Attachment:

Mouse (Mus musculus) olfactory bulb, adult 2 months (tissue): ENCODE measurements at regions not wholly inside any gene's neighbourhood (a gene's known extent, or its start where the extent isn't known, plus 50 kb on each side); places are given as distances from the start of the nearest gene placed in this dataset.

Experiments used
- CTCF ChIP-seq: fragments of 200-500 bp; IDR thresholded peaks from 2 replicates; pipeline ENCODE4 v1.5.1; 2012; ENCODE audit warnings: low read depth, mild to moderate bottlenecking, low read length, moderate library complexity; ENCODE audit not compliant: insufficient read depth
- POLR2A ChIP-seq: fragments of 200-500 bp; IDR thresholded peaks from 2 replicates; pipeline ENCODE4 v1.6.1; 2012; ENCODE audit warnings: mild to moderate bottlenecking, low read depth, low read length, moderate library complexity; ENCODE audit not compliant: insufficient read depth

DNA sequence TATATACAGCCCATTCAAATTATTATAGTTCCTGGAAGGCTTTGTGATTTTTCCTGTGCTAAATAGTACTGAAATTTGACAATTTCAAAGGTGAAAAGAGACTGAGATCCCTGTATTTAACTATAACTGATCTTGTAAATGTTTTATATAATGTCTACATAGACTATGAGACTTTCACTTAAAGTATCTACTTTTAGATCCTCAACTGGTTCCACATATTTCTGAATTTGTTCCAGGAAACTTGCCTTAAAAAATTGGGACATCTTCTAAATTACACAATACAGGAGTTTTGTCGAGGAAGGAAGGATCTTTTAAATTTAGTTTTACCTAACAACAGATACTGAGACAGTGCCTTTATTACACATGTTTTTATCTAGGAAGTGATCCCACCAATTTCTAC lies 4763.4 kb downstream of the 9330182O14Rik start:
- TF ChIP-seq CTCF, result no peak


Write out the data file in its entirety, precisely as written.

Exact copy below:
Mouse (Mus musculus) olfactory bulb, adult 2 months (tissue): ENCODE measurements at regions not wholly inside any gene's neighbourhood (a gene's known extent, or its start where the extent isn't known, plus 50 kb on each side); places are given as distances from the start of the nearest gene placed in this dataset.

Experiments used
- CTCF ChIP-seq: fragments of 200-500 bp; IDR thresholded peaks from 2 replicates; pipeline ENCODE4 v1.5.1; 2012; ENCODE audit warnings: low read depth, mild to moderate bottlenecking, low read length, moderate library complexity; ENCODE audit not compliant: insufficient read depth
- POLR2A ChIP-seq: fragments of 200-500 bp; IDR thresholded peaks from 2 replicates; pipeline ENCODE4 v1.6.1; 2012; ENCODE audit warnings: mild to moderate bottlenecking, low read depth, low read length, moderate library complexity; ENCODE audit not compliant: insufficient read depth

DNA sequence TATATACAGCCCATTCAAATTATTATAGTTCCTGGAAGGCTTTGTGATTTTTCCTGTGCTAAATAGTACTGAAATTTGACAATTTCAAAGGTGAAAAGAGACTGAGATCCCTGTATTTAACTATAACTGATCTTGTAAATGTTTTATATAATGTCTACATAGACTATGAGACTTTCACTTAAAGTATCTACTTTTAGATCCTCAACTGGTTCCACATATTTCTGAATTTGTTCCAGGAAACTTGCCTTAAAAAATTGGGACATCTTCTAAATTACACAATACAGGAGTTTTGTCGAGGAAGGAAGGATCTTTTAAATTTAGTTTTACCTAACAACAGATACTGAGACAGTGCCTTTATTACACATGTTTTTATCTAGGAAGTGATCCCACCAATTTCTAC lies 4763.4 kb downstream of the 9330182O14Rik start:
- TF ChIP-seq CTCF, result no peak